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How to Make Design Innovation Stick by Unlocking Authenticity

By Maria Lorena Lehman — Get more articles like this sent to your email HERE.

‍Image Credit: © turgaygundogdu | Fotolia

Your Project Uniqueness

From project to project, it is important to allow design concepts to be authentic for the project context and for the project problem they aim to solve. Do you solve all projects within certain building types with the same solution? Or do you strive to ask new questions and find new insights with each project design challenge for which you must solve? If you aim for the latter, then you are taking a step in the right direction.

Each project challenge comes with its own unique situation. Everything from a site analysis to an understanding of the surrounding culture is necessary to unlock what will make your architectural design stand authentically as a solution that is both innovative and complementary to the inherent context which came before. But how do you ensure that your design approach and subsequent solution is both innovative and authentic? Can both conditions exist at the same time?

I believe that the answer is yes — it is possible to have your design stand authentically and still be innovative as it pushes the envelope. These two conditions are not necessarily opposite, but instead can be synergistic as the surrounding context frames the innovative design which stands authentically. Yet, the goal is to form a relationship between innovation and authenticity that is unbreakable, whether you are juxtaposing or fusing these two qualities.

Again, asking the right questions of your design problem, its surrounding context, and your client’s goals is critical to achieve an architectural design that is truly innovative in such a way that it will “stick” for the long term. It is in the questioning (and ultimate decision-making) that authenticity can be unveiled within your environmental design.

The Questions to Ask

An important dimension to achieving great authenticity and innovation within your architecture is to approach your design challenge from an occupant-centered lens. In this way, your questions will lead you to a better understanding of the project site and its surroundings, project materiality and behavior of those materials, and even better cultural understanding of the history and future that your design will link together. In essence, your architectural design is just that — a tying together of the past with the future.

So, be sure to ask great questions of your design problem as you work to create and discover its solution. Ask — Where was this culture before? Where are they now? Where are they headed? And very importantly, how can my design improve their future?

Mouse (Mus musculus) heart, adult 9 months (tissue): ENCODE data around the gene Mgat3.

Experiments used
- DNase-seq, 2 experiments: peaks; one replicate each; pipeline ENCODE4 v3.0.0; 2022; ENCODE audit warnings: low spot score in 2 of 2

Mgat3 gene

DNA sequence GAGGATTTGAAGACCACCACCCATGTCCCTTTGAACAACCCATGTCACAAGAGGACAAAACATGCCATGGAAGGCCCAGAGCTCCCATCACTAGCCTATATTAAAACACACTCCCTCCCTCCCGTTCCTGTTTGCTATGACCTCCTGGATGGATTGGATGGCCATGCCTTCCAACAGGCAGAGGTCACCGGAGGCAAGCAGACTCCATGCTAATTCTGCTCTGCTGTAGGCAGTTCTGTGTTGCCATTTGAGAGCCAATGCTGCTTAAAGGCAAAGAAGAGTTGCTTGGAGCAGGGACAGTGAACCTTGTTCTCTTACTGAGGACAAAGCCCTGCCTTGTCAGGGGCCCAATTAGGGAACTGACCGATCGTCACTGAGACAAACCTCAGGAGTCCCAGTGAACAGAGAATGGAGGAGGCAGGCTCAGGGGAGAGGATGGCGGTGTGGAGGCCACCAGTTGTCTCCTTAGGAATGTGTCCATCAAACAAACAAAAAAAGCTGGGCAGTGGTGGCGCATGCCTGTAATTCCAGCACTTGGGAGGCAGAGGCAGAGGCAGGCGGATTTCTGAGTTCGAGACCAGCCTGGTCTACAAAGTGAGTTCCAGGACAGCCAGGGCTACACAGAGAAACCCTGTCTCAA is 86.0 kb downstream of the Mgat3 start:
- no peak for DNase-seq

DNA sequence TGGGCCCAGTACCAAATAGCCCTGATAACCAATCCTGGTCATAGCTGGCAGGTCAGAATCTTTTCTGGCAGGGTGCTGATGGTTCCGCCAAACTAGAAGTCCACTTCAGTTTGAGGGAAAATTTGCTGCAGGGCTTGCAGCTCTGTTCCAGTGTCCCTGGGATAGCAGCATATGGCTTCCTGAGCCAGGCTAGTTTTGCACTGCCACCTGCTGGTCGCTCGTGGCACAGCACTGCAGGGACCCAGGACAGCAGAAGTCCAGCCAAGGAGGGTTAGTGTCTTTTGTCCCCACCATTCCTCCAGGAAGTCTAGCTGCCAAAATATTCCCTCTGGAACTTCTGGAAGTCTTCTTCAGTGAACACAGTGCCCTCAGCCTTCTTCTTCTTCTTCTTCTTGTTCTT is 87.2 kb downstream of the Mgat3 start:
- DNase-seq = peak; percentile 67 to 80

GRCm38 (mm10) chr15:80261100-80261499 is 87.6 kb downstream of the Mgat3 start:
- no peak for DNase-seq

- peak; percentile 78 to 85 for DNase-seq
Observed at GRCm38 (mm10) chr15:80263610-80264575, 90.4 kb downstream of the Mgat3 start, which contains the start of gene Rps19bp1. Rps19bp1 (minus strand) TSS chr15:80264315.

Part of creating a design to stand authentically means being true to the past while also creating a better tomorrow. After all, how can an innovative design work well, if it has not been tuned for its user? Innovation closes the gap between where a culture has been, is now, and repositions their target for where it is headed.

As an environmental designer, it is important that you innovate to improve quality of life for your building occupants, but do so in a way that tunes to their understanding, needs, and desires. This will help your design stand authentically — as it also strives to reach out into the future to provide what even its users did not know to request.

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TESTIMONIALS

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Maria: I came across your website through a reference in today's Architect Weekly ezine and am delighted I did. I'll bookmark your site and check back often. I read the first article and then the second and thirty minutes later realized how much time had passed. I've been practicing for thirty years and have always missed the stimulation of academia. I find each of your brief dissertations sort of like a day in design studio. Thanks for the inspiration.

Ron Ward
AI Group Design
I am excited to see you touch a vein of values in architecture, I have been chasing myself for years. Your depth of involvement in these very deep subjects is really beautiful and passionately dealt with and well written. Sound, color and value, shape, texture, scale, smell.... all definitive measures of the spaces we should be alert to. [...] I will savor the rest of your investigation of sensuality in architecture. I'm Glad I found you.

Dennis McLaughlin
McLaughlin Architect
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Maria Lorena Lehman is a multi award-winning visionary author, designer, and educator from the United States. Maria holds a Bachelor of Architecture with Honors from Virginia Tech and a Master in Design with Distinction from Harvard University Graduate School of Design. CLICK HERE to learn more.

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